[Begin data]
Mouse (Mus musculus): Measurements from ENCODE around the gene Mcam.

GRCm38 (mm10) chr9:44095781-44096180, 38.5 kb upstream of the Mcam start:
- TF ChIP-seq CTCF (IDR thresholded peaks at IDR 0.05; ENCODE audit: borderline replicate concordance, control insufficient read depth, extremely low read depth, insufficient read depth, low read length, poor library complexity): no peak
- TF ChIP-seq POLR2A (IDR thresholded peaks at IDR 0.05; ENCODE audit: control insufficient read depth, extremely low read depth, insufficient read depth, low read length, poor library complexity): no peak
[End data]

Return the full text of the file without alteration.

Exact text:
Mouse (Mus musculus): Measurements from ENCODE around the gene Mcam.

GRCm38 (mm10) chr9:44095781-44096180, 38.5 kb upstream of the Mcam start:
- TF ChIP-seq CTCF (IDR thresholded peaks at IDR 0.05; ENCODE audit: borderline replicate concordance, control insufficient read depth, extremely low read depth, insufficient read depth, low read length, poor library complexity): no peak
- TF ChIP-seq POLR2A (IDR thresholded peaks at IDR 0.05; ENCODE audit: control insufficient read depth, extremely low read depth, insufficient read depth, low read length, poor library complexity): no peak